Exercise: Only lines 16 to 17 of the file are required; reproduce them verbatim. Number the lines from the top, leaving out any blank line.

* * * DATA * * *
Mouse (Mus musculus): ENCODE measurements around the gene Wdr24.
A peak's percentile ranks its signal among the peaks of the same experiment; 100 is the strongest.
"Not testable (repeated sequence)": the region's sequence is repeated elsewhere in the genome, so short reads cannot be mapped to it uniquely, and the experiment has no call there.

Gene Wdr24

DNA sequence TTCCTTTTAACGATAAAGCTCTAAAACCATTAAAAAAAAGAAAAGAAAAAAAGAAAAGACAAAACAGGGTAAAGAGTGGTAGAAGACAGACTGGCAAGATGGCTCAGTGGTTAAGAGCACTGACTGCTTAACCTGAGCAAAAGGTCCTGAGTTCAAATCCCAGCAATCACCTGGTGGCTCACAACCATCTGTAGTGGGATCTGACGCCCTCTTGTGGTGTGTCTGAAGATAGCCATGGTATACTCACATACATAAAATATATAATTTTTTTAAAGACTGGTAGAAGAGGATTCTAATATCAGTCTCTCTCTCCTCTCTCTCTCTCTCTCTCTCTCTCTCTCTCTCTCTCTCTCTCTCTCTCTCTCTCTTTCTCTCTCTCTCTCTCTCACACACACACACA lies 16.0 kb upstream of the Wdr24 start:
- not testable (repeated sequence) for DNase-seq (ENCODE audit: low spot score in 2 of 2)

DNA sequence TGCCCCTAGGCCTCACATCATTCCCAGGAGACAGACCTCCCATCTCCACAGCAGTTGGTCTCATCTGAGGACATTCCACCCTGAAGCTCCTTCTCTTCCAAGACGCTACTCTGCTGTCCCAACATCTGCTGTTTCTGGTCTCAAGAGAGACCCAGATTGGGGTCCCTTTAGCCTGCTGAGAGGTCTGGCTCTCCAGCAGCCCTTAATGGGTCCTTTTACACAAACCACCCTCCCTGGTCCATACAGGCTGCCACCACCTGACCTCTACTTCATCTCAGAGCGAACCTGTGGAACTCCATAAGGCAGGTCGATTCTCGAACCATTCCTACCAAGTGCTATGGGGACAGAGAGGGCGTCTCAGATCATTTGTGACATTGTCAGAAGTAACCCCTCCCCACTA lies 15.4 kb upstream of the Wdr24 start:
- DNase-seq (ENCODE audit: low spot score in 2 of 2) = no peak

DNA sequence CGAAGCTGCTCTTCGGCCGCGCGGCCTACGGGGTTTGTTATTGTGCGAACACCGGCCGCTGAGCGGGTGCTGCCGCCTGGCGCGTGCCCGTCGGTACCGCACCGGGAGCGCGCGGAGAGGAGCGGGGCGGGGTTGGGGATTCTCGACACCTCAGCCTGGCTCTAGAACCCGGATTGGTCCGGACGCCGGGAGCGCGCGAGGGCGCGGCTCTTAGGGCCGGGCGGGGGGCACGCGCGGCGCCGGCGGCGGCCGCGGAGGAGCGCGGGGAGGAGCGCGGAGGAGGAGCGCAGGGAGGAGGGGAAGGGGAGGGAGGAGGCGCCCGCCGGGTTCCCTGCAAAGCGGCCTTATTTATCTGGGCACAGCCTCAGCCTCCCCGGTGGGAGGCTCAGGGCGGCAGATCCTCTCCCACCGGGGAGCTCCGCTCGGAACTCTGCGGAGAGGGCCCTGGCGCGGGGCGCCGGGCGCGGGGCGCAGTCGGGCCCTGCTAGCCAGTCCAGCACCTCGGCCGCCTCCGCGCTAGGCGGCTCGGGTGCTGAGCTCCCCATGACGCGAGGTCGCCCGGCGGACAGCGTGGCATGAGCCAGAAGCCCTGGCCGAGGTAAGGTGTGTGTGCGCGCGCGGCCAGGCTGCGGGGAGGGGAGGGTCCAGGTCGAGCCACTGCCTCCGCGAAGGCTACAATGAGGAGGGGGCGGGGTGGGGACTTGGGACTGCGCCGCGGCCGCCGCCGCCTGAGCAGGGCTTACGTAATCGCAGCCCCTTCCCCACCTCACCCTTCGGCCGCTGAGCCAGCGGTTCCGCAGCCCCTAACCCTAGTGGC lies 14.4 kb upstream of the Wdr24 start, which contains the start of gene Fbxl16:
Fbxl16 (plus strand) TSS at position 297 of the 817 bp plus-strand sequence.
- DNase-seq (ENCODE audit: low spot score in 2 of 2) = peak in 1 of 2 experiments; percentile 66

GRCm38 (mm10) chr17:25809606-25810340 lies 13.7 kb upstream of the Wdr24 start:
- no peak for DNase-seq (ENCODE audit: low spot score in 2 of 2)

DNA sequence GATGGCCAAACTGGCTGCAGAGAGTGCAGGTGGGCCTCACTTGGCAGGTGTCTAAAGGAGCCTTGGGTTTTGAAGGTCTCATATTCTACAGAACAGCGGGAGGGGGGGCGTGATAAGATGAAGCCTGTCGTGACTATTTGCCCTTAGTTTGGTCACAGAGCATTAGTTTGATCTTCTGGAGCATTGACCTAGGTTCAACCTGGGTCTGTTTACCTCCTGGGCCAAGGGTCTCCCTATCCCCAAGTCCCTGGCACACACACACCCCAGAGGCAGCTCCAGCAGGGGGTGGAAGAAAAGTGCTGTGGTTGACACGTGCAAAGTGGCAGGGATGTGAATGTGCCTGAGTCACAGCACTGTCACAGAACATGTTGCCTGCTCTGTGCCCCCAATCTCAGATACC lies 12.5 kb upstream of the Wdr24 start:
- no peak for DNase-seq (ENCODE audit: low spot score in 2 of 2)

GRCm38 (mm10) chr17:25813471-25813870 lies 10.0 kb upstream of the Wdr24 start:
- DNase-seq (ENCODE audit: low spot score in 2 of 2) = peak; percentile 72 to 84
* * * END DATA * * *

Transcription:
GRCm38 (mm10) chr17:25813471-25813870 lies 10.0 kb upstream of the Wdr24 start:
- DNase-seq (ENCODE audit: low spot score in 2 of 2) = peak; percentile 72 to 84